A Q&A with Patricia Ganz, MD.
Cancer Survivorship: Today and Tomorrow
In 1986, when Patricia Ganz, MD, helped found the National Coalition for Cancer Survivorship (NCCS), treatment and research were central to any scientific conversation about cancer, but “post-treatment” was only beginning to gain traction as a concern. The young oncologist nevertheless had begun clearing a path as a pioneer for a specialty emphasizing healing after cancer treatment ends. Today, with more and more cancer patients living well beyond treatment, survivorship is becoming embedded in the medical landscape. Ganz, a University of California, Los Angeles professor of health services and medicine as well as author of (Springer), a book aimed at cancer professionals, also is recipient of last year’s American Cancer Society’s Distinguished Service Award. She is invigorated by the growing focus on survivorship and spoke recently to freelance writer Jean Nash Johnson about how surviving cancer has progressed in recent decades.
How has the concept of “survivorship,” in terms of patient care once primary cancer treatment has ended, evolved over the past 20 years?
What happened was, with the founding of the NCCS, we defined a as a person with cancer from the time of diagnosis until death and including the family, which was broad and all-encompassing. If you just looked at the post-treatment phase, you would not focus on treatment decisions that would be made earlier that could affect the post-treatment survivorship phase. In 1986, fewer people were living disease-free for a long period of time, but a growing number were experiencing uncertainty about their future, as well as some of the serious side effects of treatment.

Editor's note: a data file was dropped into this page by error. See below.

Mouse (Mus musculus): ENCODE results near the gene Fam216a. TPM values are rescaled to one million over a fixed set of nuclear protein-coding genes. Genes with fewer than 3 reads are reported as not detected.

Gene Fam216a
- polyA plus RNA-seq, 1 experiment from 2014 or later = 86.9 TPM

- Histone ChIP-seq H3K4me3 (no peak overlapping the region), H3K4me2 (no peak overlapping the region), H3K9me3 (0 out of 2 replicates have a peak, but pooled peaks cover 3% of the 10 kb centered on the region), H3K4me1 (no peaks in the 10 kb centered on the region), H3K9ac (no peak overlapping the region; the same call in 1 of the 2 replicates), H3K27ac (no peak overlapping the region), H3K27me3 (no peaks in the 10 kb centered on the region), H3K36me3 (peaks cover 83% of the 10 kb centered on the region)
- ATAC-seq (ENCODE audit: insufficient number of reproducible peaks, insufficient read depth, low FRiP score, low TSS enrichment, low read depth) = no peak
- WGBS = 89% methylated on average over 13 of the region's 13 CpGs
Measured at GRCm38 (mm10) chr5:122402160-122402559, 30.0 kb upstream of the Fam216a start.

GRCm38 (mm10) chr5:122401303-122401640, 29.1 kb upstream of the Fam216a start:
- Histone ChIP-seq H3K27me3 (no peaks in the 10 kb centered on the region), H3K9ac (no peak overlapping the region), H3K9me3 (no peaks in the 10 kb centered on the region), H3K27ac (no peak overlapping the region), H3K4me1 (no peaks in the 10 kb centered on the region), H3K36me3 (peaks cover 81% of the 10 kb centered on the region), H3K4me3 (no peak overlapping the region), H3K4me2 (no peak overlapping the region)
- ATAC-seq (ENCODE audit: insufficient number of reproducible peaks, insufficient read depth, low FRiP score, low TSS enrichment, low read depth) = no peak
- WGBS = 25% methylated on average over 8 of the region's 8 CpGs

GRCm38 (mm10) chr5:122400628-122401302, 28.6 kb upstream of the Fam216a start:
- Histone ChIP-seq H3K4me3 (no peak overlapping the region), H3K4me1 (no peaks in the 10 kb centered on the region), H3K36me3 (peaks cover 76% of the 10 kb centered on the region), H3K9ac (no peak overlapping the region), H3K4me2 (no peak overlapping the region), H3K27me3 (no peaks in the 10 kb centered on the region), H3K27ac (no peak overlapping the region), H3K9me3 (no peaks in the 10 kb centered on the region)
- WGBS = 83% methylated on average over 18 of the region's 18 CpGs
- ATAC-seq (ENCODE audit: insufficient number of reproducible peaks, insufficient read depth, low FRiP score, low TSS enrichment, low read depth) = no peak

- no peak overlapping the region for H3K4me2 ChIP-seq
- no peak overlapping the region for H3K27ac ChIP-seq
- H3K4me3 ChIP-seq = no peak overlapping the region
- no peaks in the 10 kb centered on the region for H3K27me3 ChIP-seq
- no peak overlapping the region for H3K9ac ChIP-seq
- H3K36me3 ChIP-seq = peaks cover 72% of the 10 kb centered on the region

But the [Institute of Medicine] committee study and report in 2005, “From Cancer Patient to Cancer Survivor: Lost in Transition,” focused on the fact that we now have this large body of people, probably now about 12 million, who are living post-treatment, many disease-free, many 20 years past diagnosis and treatment. We need to acknowledge that the post-treatment period is a special segment of the survivorship trajectory.
How has this evolving concept been integrated into practices and institutions that affect patient care—as well as payment for care?